My life as a reporter (Vol. II)

I’m heading into my 24th year in community journalism. I’ve worked at seven newspapers in two provinces...

I’m heading into my 24th year in community journalism. I’ve worked at seven newspapers in two provinces, with 14 years as a reporter, and the rest as an editor. I’ve seen, written and photographed some interesting stuff.

In college I remember trying to write a story about high taxes in Canada, and I was attempting to set up an interview with the Taxpayers Federation executive director, a guy named Jason Kenney. He was difficult to pin down, but I finally got him and set up an interview at their offices down by Chinook Mall. I had to use what little money I had to travel across half of Calgary, only to find Kenney had stood me up. That’s why I have nothing good to say about the guy now. He’s unreliable and leopards don’t change their spots.

Working for my hometown paper in 1994, I remember a quiet afternoon when it was just the receptionist and myself. As I was typing away, I thought towards the back window I saw a flicker of light out of the corner of my eye, sort of like you’d see when sitting around a campfire. I told Helen, my coworker, “I’m just going to run out and see what that is.” So I walk around the building and the office backside along with the surrounding grass was on fire, and I mean five foot flames. I ran quickly back inside, said “The building is on fire. I’m just going to put it out, then I’ll be back to work.” And that’s exactly what I did. Turned out someone threw a cigarette butt in our tall grass.

Next, I worked at the Arrow Lakes News in Nakusp, B.C. for about a year. Located right on the Columbia River, it was an eye-opening experience for a Prairie boy like me. I didn’t even know what a breakwater was…but then the deepest water I’d ever seen was in a bathtub. Anyhoo, I covered the development of a sawmill proposed right next to some residential subdivisions that included summer homes owned by big shots from Vancouver. They weren’t just going to sit back and let the lumber company call the shots. That was the first real episode of land use conflict that I ever experienced. From my point of view, there was room for compromise on both sides, as the jobs at the sawmill were needed, but the homeowners shouldn’t have to deal with it seven days a week. Also, when working on the slopes of the Monashee and Selkirk mountain ranges I learned to always wear hiking boots to work, not leather Oxfords.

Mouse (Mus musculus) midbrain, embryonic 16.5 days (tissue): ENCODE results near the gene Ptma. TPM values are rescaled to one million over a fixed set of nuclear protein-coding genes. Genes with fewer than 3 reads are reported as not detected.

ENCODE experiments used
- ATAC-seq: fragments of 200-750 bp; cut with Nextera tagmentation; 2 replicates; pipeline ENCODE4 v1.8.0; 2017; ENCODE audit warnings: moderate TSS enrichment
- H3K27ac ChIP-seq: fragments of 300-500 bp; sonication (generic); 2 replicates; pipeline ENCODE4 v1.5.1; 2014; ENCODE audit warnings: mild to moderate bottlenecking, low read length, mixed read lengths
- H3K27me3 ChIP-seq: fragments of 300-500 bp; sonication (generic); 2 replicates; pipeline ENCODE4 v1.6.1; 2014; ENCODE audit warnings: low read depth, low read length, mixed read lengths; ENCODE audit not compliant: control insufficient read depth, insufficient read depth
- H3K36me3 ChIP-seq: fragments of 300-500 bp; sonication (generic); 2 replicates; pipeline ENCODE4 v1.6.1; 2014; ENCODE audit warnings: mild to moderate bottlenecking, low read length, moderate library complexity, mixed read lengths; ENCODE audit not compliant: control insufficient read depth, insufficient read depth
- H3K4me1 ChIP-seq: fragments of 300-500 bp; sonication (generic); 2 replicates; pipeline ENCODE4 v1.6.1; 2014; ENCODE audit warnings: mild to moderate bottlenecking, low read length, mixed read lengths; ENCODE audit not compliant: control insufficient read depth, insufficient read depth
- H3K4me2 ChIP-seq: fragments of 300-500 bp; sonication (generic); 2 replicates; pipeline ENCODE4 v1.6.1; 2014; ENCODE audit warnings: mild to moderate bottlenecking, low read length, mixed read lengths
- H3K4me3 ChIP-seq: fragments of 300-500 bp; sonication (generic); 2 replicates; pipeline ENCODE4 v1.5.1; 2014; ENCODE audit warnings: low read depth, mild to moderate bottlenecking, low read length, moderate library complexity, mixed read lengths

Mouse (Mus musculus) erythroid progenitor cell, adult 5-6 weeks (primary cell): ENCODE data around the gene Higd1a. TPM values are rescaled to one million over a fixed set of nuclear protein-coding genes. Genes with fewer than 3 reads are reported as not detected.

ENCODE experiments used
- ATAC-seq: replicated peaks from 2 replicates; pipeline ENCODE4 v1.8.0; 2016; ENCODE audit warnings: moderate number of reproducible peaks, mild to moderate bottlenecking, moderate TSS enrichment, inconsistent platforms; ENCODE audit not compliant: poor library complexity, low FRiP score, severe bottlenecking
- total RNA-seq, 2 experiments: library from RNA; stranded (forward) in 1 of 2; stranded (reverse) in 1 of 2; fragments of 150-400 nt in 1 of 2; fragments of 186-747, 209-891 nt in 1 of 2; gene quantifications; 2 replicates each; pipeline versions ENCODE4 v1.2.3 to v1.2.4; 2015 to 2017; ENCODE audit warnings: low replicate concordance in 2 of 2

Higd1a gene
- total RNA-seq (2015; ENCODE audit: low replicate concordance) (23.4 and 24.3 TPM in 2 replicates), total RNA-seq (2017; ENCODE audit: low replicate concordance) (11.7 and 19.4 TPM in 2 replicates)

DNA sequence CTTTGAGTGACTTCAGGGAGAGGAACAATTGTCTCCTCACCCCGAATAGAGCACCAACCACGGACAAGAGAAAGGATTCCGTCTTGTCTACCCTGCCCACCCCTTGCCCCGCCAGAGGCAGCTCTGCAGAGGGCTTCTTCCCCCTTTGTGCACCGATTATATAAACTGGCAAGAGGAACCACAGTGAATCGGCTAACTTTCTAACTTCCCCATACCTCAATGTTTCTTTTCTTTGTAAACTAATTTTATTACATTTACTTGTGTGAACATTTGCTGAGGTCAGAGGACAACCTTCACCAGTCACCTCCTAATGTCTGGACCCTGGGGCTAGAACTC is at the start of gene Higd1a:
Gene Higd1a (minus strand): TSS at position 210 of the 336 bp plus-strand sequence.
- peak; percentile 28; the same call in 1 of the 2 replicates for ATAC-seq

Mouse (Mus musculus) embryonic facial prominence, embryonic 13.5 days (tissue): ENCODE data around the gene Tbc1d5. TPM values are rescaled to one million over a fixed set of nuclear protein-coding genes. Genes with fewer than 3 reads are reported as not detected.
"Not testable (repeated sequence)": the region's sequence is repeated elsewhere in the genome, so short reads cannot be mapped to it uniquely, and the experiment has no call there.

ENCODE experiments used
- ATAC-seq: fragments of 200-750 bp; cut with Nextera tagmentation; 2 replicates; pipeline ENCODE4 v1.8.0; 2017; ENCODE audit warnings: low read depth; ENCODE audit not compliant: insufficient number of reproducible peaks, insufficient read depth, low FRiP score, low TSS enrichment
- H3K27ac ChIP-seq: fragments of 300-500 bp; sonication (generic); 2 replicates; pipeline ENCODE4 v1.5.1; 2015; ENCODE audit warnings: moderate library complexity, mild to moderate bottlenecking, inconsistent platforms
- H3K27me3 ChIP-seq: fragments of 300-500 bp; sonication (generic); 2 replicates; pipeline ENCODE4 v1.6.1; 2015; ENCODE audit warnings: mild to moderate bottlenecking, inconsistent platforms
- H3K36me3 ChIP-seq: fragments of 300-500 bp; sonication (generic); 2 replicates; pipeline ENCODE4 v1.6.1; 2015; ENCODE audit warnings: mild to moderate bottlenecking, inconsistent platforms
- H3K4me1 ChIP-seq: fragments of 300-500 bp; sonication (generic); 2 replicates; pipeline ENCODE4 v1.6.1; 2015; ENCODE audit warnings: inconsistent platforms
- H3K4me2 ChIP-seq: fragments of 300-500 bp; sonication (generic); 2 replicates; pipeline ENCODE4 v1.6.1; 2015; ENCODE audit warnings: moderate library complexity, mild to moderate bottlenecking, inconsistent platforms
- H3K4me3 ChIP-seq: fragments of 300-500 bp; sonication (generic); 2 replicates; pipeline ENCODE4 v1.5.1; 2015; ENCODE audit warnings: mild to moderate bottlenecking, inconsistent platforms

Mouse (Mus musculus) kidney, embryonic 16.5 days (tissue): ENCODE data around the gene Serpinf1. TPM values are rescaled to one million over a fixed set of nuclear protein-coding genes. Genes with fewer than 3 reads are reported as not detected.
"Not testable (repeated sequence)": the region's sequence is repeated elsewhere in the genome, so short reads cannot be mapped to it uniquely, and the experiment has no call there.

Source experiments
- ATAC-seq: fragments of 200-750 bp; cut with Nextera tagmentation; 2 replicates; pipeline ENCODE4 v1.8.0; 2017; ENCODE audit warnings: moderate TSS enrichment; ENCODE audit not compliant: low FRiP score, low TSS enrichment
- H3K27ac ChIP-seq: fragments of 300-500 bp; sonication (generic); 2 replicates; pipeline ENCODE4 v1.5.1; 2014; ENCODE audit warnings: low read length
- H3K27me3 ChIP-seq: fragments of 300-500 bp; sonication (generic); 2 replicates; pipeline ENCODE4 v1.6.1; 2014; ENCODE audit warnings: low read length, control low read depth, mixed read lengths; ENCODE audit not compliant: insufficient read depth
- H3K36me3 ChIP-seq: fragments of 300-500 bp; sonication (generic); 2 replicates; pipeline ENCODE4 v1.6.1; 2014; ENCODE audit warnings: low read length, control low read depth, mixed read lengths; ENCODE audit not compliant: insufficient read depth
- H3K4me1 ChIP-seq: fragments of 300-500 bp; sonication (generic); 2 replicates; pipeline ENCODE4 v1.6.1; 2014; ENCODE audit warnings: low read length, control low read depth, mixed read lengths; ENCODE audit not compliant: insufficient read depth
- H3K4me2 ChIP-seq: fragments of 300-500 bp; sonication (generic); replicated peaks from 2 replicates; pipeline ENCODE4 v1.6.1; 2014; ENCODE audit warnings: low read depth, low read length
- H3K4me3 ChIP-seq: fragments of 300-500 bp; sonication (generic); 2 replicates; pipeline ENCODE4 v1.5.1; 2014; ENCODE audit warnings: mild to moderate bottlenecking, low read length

Next, I was hired by the Macleod Gazette. I was lucky enough to start work in August of 1995, the same time two brand new Mounties out of depot started there too. And all three of us were the same age. We spent lots of time working together. One of the RCMP called me with a tip that he’d been called to a local bar which complained that a truck had been abandoned outside the front doors for a week. I interviewed the Mountie, the bar owner and published a photo of the truck. No one knew where the auto owner was. That’s the first time I learned how to lure the city media into copying my stories. It was an interesting story with a bit of mystery in it. Within a few days the story was on the Lethbridge TV stations, then Calgary (they stole my story). A couple days later the truck’s owner, who felt he had to abandon it because he couldn’t make the bank payments anymore, was found hiding in Cranbrook, B.C.

In 2001 I was hired by The Mountaineer newspaper in Rocky Mtn. House. The impression that’s stuck with me over the years was the number of stories I wrote about men, women and children injured or killed on snowmobiles and ATVs. One story I wrote was about a fairly young fellow, 30-something, who was from the Red Deer area, and he’d been out “high marking” in the bowls along the eastern slopes of the Rocky Mountains. High marking is, essentially, showing off. Then he caused an avalanche. He had a wife and children, and when they carried his corpse off the mountain, he’d been crushed by tons of snow and his body had turned blue. I wrote many, many editorials warning people about avalanches and ATV injuries, but nobody seems to listen.

Now I’m working in Millet, and just trying to keep an eye on that Glen Park Road traffic that runs the stop signs all the time. You gotta keep an eye on those guys.

Stu Salkeld is the editor of The Pipestone Flyer and writes a regular column for the paper.

 

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